Jump-Starting a Stalled Sales-Recruitment Program

By Sabrina Balmick

Every sales-recruiting effort needs revving up now and again. For companies facing recruiting challenges, this means rethinking not only who they hire but how they hire. After all, you can attract the best candidates, but if your hiring process isn’t efficient, you’ll lose more candidates than you ultimately hire.

While building an entirely new sales-recruiting process from start to finish is no easy task (and requires continuous adjustment), there are a few processes you can address in order to make the most of your candidate pool.

  1. Job Specifications: You can’t build a great sales team without understanding the strengths and skills that work best for your organization. A recruitment effort stalls partly because managers and their recruiting partners rely on stale job descriptions and rigid hiring requirements.Forget the bullet points and focus instead on your current team. What are its strengths and weaknesses, and where can you capitalize on opportunities? Venture into the field to observe your sales team’s day-to-day activities. This not only allows you to gauge your team’s skill sets in real time, but it also provides insight into any potential retention pitfalls, including why employees are staying with or leaving the company. With this information, you can better plan your hiring strategy to ensure that 1.) you aren’t churning and burning hires, and 2.) you’re providing them with the tools and training they need to sell and drive revenue.
  2. Sourcing and Recruitment Marketing: The best way to find salespeople isn’t by posting on job boards. Good salespeople are always looking for the next career opportunity, but they may not be actively applying for jobs. Still, they usually have their ear to the ground and are often open to chatting about a new job. To reach these folks, rally your professional and personal networks to spread the word about new opportunities, rather than simply post and hope someone applies. If you’re working with a recruitment partner, make the most of that connection to reach those candidates you otherwise wouldn’t have uncovered.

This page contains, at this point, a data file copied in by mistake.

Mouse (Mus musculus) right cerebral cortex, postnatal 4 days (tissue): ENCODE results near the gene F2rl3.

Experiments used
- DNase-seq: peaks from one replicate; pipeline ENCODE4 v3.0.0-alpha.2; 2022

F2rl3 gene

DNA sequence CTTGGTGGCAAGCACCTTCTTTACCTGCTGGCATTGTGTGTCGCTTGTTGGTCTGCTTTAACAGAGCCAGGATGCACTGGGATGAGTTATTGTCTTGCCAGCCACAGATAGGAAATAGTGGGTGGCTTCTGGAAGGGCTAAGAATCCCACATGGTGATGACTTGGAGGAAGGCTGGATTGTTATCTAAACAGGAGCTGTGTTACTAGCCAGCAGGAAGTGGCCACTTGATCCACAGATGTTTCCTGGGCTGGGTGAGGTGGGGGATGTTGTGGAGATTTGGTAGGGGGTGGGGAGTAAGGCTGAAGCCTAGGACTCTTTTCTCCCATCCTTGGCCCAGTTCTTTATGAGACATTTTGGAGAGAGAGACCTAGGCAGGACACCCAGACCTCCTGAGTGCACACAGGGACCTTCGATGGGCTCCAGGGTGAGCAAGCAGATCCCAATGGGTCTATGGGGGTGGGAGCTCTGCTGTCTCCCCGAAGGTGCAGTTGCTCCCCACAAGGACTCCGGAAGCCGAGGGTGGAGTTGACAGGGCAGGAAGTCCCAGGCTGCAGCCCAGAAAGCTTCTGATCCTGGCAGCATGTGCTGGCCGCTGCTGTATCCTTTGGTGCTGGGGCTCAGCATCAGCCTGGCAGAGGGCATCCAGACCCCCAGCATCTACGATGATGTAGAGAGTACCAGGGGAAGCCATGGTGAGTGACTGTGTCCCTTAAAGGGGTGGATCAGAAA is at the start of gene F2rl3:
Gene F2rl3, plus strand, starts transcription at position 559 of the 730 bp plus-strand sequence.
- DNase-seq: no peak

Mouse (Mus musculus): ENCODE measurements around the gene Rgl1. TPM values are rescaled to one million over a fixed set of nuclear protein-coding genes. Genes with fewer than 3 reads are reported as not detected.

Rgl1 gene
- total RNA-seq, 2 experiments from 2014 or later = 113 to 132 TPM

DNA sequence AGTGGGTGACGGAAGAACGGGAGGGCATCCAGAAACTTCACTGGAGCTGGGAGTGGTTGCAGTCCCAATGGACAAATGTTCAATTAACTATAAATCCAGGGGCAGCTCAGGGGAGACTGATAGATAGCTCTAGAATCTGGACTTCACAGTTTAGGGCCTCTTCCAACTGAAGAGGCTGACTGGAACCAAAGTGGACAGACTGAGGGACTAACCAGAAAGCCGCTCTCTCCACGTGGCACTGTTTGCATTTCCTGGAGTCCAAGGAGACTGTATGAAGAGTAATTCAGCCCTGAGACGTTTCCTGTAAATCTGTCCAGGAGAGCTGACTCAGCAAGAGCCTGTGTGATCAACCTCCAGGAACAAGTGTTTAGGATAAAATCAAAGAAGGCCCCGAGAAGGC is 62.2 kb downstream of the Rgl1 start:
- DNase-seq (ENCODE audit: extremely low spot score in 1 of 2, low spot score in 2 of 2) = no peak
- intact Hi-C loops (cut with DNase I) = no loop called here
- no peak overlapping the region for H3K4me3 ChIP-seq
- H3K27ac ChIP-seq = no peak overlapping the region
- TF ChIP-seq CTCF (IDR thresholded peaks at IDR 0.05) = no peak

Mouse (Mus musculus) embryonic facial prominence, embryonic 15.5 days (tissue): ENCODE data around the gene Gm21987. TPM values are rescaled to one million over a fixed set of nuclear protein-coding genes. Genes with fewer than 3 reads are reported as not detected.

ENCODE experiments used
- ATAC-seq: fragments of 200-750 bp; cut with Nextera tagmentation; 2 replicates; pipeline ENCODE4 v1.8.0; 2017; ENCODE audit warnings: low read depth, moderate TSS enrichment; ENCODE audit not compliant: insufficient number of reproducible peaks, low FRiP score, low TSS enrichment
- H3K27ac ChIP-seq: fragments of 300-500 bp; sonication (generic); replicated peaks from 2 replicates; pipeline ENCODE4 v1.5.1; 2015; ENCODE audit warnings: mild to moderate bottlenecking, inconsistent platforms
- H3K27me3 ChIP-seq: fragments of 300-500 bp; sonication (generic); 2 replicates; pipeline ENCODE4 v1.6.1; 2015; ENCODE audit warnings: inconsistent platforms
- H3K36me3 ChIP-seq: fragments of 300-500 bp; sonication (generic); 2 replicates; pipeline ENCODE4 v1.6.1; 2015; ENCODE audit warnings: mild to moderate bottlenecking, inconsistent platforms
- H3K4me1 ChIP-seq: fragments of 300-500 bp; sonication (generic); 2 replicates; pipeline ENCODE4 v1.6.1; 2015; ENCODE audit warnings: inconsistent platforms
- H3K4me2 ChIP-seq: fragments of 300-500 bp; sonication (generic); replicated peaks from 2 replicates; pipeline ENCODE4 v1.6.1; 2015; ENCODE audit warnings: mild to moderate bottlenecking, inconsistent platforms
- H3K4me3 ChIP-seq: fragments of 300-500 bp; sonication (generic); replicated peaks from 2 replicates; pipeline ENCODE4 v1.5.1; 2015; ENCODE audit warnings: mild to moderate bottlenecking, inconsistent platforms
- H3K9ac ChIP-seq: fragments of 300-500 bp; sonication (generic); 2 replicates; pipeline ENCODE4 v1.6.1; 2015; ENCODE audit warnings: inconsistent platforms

3. Employer Branding: Employer branding reflects how others see your organization throughout the hiring process and employee lifecycle and ultimately affects your ability to attract candidates. With a strong brand proposal, you’ll be in a better position to hire and retain strong candidates.To build the strongest brand, start by asking tough questions about the hiring process. What’s your company’s reputation as an employer? Are employees providing a consistent stream of referrals? Are you an employer of choice or a last resort? How do candidates and competitors perceive your company? If your company’s reputation is less than stellar, is it fixable?Another key part of your employer brand is the hiring-manager interview, which is one of the best occasions to showcase your company’s strengths and unique selling points. Remember that interviews are not only an audition for the candidate but for the company also, so remember to sell the opportunity. Why would this candidate want to work for you? What does your company bring to the table that a competitor can’t? How can you help take your new hire to the next level?
  4. Resume Reviews: Keep an open mind while reviewing resumes. When revenue is on the line and you need a magic-bullet salesperson, it’s easy to become hampered by a checklist of attributes your next superstar must have. While there are some skills that may not be negotiable, you may miss out on hiring some otherwise great candidates simply because they didn’t meet all of your requirements.Consider what skills are necessary to do the job, and decide whether you’re willing to train on them. The answer might allow you to open up your candidate pool and hire faster – and the faster you hire, the sooner your new salesperson can begin selling.In addition, if you’re on the fence about a candidate, conduct a quick phone screening to see if he or she fits the bill and might be worth interviewing in person. The candidate may possess experience or skills that aren’t listed on the resume but may be valuable to your organization.

The hiring process shouldn’t be a static function that never changes. Like the sales process, recruitment must adapt to external and internal pressures in order to work efficiently. By making incremental adjustments, your sales-recruitment process could run more smoothly, and you’ll be able to recruit better talent.

Sabrina Balmick
Sabrina Balmick serves as marketing manager for ACA Talent, a recruitment-process outsourcing firm specializing in sales recruitment. She works closely with the company’s sales and operations teams to develop content and implement marketing programs that effectively reach and recruit qualified sales talent. Email her at marketing@acatalent.com.
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